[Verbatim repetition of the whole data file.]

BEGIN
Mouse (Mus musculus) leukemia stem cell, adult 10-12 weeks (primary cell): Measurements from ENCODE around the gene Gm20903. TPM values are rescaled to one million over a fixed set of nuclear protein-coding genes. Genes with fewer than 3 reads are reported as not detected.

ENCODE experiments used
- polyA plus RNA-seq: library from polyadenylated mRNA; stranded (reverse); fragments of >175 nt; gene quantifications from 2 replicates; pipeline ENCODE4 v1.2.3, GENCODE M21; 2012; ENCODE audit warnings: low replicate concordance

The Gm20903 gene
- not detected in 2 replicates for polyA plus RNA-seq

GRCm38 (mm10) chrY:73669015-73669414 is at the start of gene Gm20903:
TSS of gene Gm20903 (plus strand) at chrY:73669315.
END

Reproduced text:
Mouse (Mus musculus) leukemia stem cell, adult 10-12 weeks (primary cell): Measurements from ENCODE around the gene Gm20903. TPM values are rescaled to one million over a fixed set of nuclear protein-coding genes. Genes with fewer than 3 reads are reported as not detected.

ENCODE experiments used
- polyA plus RNA-seq: library from polyadenylated mRNA; stranded (reverse); fragments of >175 nt; gene quantifications from 2 replicates; pipeline ENCODE4 v1.2.3, GENCODE M21; 2012; ENCODE audit warnings: low replicate concordance

The Gm20903 gene
- not detected in 2 replicates for polyA plus RNA-seq

GRCm38 (mm10) chrY:73669015-73669414 is at the start of gene Gm20903:
TSS of gene Gm20903 (plus strand) at chrY:73669315.